Winds from North Korea nuclear test site may send radiation toward Japan, AccuWeather says
Following a deadly tunnel collapse at a North Korean nuclear test site, winds may strengthen from the northwest and direct radiation toward northern Japan, according to AccuWeather research.
North Korean soldiers and their families are currently being treated for radiation exposure following a deadly tunnel collapse at a North Korean nuclear test site last month, according to multiple media reports.
According to new reports, 200 people were apparently killed in the October collapse at an unfinished tunnel at the Punggye-ri site, after rescuers sent to save 100 people buried beneath debris were themselves trapped after a second collapse occurred. The testing site is located in mountainous terrain in the northeastern part of the country.
It is possible that the supposed test of a hydrogen bomb conducted on Sept. 3 may have weakened the area, resulting in the tunnel’s collapse last month. All previous nuclear tests that North Korea announced were conducted at the same location where the collapse occurred.
AccuWeather research has indicated that all of these tests have occurred when wind conditions were light.
"One might speculate that North Korea conducted these nuclear tests purposefully on days with light wind conditions, so that any resulting radiation leakage would remain within its borders and would go undetected internationally," said Dr. Joel N. Myers, AccuWeather founder and president. "We know from other news reports that there has been an accident at the nuclear test site, and the situation that North Korea may have anticipated with radiation being contained within North Korea has changed. As winds generally blow out of the west-northwest into next week, it is possible that any radiation that leaks from the site could be carried and dispersed across the Sea of Japan [East Sea] and even to the Japanese islands."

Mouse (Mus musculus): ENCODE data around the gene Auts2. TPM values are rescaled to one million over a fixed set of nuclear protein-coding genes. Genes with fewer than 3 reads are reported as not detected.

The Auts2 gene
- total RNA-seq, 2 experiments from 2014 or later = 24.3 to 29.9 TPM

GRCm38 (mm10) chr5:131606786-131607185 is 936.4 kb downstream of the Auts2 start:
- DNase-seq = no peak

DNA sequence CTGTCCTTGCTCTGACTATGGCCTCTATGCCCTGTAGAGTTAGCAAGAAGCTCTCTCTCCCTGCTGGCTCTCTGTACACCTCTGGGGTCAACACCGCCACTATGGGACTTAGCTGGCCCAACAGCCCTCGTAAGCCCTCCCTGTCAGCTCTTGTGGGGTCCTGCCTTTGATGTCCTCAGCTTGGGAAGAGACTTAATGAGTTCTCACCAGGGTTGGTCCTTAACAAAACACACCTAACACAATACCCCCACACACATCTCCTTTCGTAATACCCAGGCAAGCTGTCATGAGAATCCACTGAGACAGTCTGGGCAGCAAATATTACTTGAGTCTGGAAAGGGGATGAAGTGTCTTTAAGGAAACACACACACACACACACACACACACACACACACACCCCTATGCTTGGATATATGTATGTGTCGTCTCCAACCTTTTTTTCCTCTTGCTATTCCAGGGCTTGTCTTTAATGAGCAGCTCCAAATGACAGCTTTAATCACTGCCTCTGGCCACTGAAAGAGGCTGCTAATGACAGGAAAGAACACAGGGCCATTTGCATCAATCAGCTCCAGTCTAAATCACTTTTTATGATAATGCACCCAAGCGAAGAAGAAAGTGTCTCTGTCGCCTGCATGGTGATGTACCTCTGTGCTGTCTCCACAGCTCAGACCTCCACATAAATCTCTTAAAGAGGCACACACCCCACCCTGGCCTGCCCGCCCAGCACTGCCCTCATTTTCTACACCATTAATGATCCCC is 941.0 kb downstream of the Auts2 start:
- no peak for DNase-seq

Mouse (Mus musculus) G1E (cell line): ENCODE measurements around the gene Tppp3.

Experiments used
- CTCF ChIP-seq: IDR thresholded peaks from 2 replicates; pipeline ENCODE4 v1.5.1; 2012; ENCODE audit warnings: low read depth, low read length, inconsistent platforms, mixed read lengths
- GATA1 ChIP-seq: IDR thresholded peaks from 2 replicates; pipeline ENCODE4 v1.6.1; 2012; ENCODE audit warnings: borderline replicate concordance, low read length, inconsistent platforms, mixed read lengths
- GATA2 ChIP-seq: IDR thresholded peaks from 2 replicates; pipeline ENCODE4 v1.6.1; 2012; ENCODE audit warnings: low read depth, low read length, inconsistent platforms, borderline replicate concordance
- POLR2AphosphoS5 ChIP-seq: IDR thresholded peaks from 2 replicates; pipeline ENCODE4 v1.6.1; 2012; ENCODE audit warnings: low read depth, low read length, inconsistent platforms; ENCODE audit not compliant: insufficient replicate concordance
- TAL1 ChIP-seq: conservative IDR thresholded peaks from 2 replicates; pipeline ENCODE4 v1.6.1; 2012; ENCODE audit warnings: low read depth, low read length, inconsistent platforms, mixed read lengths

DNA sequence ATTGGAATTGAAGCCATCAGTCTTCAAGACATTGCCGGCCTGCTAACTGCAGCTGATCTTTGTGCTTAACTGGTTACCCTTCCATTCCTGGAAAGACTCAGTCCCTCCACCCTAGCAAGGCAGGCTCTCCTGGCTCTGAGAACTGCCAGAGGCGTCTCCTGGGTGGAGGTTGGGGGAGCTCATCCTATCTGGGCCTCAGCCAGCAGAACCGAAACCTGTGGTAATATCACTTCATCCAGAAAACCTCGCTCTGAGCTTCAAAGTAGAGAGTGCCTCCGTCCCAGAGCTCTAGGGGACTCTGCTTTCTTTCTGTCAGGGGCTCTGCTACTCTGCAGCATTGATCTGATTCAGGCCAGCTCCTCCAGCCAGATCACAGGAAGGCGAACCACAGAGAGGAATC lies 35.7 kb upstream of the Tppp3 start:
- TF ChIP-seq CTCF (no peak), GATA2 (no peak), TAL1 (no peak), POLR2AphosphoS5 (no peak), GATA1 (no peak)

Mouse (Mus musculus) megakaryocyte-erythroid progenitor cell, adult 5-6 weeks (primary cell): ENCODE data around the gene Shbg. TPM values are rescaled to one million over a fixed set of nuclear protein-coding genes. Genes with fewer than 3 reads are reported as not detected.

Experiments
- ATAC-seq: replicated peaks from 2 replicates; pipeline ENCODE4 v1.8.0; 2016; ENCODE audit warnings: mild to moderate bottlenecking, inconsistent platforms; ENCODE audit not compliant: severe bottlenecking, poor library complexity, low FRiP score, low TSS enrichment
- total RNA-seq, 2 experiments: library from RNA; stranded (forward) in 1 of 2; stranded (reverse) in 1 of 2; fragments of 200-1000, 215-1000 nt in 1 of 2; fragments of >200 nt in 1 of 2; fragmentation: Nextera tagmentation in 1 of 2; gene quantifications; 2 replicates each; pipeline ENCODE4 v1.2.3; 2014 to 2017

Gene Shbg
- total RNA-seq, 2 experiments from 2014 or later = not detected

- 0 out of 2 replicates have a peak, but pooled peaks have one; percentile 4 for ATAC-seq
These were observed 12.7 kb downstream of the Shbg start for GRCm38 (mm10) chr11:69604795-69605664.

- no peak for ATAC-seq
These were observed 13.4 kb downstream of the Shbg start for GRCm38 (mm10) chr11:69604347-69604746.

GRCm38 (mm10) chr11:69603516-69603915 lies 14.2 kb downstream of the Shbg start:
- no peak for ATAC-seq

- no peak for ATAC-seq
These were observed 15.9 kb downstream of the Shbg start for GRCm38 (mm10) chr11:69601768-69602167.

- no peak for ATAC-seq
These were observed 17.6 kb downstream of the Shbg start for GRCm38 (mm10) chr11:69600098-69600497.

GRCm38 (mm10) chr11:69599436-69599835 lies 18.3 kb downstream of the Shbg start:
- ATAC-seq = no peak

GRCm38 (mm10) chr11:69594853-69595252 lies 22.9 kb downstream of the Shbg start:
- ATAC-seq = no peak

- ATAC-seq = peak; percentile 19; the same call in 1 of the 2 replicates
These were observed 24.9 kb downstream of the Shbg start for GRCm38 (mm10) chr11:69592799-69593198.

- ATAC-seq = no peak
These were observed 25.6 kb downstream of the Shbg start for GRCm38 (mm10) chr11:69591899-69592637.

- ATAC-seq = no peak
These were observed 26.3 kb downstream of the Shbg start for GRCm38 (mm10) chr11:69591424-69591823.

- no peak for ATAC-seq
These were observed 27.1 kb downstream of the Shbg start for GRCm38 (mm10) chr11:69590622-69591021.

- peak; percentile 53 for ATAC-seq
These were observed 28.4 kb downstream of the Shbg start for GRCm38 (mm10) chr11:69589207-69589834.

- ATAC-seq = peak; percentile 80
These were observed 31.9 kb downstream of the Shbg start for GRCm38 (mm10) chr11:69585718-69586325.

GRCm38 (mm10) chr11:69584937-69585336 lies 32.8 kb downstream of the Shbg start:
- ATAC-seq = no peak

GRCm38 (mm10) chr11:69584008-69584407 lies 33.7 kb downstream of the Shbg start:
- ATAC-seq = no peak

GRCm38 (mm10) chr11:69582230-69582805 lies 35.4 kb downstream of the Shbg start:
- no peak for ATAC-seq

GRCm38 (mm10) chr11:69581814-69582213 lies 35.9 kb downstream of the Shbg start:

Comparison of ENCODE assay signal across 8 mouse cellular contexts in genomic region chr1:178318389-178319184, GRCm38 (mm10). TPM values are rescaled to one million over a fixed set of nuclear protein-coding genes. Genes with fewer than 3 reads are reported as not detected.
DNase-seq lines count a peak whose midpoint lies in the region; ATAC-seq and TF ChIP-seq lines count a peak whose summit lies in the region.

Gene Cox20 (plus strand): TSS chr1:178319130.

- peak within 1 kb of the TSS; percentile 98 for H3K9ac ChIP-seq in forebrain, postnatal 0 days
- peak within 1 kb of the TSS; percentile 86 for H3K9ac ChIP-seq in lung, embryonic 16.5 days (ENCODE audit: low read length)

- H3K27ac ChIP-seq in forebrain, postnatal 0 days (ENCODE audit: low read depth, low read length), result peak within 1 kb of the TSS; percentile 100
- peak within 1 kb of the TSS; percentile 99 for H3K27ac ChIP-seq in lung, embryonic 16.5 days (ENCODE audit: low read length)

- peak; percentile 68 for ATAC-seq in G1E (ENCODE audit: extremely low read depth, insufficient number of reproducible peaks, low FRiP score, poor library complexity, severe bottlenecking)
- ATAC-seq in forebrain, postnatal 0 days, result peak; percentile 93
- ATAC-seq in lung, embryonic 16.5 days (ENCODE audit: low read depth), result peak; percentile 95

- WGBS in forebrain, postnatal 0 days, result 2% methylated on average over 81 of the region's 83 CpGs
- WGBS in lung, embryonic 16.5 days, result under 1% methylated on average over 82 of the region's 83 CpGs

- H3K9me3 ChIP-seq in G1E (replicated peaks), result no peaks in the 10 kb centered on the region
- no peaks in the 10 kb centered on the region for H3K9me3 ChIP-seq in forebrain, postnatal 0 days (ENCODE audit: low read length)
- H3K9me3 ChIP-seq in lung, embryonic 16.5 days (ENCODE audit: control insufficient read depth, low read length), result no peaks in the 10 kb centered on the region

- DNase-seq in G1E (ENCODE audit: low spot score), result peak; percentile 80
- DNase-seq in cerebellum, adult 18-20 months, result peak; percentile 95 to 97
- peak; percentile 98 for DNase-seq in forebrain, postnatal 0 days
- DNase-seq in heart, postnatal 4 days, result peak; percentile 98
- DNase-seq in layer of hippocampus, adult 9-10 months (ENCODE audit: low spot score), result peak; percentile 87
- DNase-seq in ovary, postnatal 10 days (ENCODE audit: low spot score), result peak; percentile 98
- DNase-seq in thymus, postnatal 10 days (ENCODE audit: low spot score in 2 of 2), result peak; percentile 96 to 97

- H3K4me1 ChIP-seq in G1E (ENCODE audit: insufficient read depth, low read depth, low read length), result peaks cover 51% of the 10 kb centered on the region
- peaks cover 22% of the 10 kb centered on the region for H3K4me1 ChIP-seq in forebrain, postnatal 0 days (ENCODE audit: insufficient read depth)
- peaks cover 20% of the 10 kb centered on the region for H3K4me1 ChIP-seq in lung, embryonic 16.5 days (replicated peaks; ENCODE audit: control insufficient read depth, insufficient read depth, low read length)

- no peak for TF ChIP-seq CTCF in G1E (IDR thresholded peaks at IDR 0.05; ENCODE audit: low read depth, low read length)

The threat may include Hokkaido and far-northern Honshu, with the possibility of radiation reaching areas farther south starting at the middle of the week, local time.
If there is radiation in the air, any rain or high-elevation snow may cause the radiation to eventually seep into the region’s waterways. Drinking water, vegetation and fish taken from the sea can become contaminated.
With the stability of the site in question, South Korean officials warned that any further nuclear tests could cause radioactive materials to be released into the atmosphere and it's possible they could reach the Japanese island of Hokkaido, according to Japanese news outlet The Asahi Shimbun.
Earthquake and Volcano of the Korea Monitoring Division Director Ryoo Yong-gyu speaks to the media about North Korea's artificial earthquake with a map of the Korean peninsular in Seoul, South Korea, Sunday, Sept. 3, 2017. (AP Photo/Lee Jin-man)
More information on AccuWeather.com:
Japan has suffered from previous nuclear events, including World War II bombings and the Fukushima nuclear disaster in 2011.Report a Typo
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